However, this issue hasn’t gone away for the studio as Kotaku reported this week. A class-action lawsuit has been filed against Riot Games for “endemic gender-based discrimination” and “fostering a men-first environment.” Additionally, the lawsuit states that they “violated California’s Equal Pay Act and law against gender-based discrimination at the workplace.” The lawsuit is looking for compensation on unpaid wages, damages and other penalties”, and if Riot Games attempts to fight it rather than settle and are found guilty, the repercussions for the studio could be huge.

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It appears that despite Kotaku’s report detailing employees who allegedly assaulted women — including COO Scott Gelb — a number of the accused, including Gelb, were still employed a month later. The 2,500-strong studio has a male-female split of roughly 80/20, and it is two women who are named in the lawsuit: Melanie McCracken who still works at Riot Games, and Jessica Negron, who has left. Riot has responded stating, “While we do not discuss the details of ongoing litigation, we can say that we take every allegation of this nature seriously and investigate them thoroughly.”

JDR will keep a close eye on how this lawsuit progresses and given the potential ramifications we expect that a number of other game studios and employees will be doing the same.

Conclusion Four: Skyrim never dies — you can get your Jarl on with a new mod

Despite being almost seven years old Skyrim has continued to live on, mostly due to the unending support of the super-dedicated modding community that has flourished with the game. There are literally thousands of different mods, ranging from simple reskins and graphical updates, through to entirely new quests and whole areas of the map.

The level of dedication by some modders is nothing short of mind-blowing, and while most do it for nothing other than the love of the game, there are potential rewards too. Back in 2013, then nineteen-year-old Alexander Velicky released Falskaar — a 20-hour add-on to the main story of Skyrim. Velicky stated in a thank you forum post that he created the mod solely to try and get a job at Bethesda, but ended up working for Bungie instead.

Perhaps hoping to follow in Velicky’s footsteps – and showing a similar level of dedication and scope to his projects – modder Locaster has released LC_Build Your Noble House. In this mod, you start as a lowly peasant with a single hut, and have the opportunity to build up your own fiefdom from scratch, with over twenty different building types, and a wealth of home customisation and decoration options. We’d bet that The Sims doesn’t let you decorate your treasure vault with axes and dragon heads.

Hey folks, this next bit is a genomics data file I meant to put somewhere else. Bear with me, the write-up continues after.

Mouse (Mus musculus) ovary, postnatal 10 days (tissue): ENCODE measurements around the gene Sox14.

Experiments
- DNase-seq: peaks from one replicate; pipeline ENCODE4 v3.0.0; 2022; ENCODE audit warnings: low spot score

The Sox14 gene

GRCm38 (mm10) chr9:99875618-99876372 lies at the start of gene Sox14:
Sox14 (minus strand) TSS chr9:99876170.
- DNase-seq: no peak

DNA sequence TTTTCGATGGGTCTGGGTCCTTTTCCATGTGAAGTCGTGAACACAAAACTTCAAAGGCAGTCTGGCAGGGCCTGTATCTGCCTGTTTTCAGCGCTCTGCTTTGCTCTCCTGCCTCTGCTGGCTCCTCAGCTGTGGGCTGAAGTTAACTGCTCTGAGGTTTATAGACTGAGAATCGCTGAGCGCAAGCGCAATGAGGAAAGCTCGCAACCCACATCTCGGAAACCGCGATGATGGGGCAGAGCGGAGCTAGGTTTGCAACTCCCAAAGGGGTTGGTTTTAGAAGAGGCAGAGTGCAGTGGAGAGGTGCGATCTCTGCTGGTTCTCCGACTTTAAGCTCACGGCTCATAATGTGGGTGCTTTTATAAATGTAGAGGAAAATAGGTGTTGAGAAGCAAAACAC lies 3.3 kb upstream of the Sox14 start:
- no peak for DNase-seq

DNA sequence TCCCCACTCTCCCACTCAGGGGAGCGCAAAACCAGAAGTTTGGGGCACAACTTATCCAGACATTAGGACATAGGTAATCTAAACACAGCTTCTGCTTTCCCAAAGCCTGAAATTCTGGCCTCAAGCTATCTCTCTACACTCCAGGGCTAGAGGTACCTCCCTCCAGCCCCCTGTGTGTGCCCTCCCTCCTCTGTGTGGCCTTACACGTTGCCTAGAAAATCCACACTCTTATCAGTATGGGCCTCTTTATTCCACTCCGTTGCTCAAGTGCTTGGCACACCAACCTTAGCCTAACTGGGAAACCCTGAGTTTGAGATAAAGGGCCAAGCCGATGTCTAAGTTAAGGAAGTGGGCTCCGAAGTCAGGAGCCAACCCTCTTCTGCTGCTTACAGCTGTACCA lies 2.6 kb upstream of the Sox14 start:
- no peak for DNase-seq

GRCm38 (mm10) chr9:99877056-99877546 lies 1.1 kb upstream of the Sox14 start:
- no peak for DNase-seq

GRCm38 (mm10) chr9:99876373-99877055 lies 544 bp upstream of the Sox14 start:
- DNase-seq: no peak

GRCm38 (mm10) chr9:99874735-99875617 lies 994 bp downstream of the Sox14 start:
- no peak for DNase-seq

Conclusion Five: Dreams can come true (especially if you're a LittleBigPlanet fan)

Media Molecule, the developer behind the forthcoming difficult-to-categorise content creation tool Dreams released a video this week to celebrate the PlayStation’s tenth birthday. In it, they demonstrated a level from LittleBigPlanet, one of their notable earlier successes, and it looks astonishing.

In the Twitch podcast, it’s revealed that the entire level has been created in Dreams, which shows off the power the sandbox game is capable of. And though it doesn’t detail how much familiarity with the tool is needed to get to this level of scale and polish — I’m guessing a lot — it certainly impresses. LBP itself was a complex bit of kit tucked behind an enjoyable game, but Dreams looks set to make the creation itself the game. An admirable notion, but one we’re not convinced is going to turn into sales. There are certainly dedicated content creators out there who will adore this, but unless the tool is accessible and user-friendly it will turn off potential buyers. Hopefully Media Molecule will be more forthcoming with specifics as we move into 2019 and get closer to release.

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Rob Kershaw

I've been gaming since the days of the Amstrad. Huge RPG fan. Planescape: Torment tops my list, but if a game tells a good story, I'm interested. Absolutely not a fanboy of any specific console or PC - the proof is in the gaming pudding. Also, I like cake.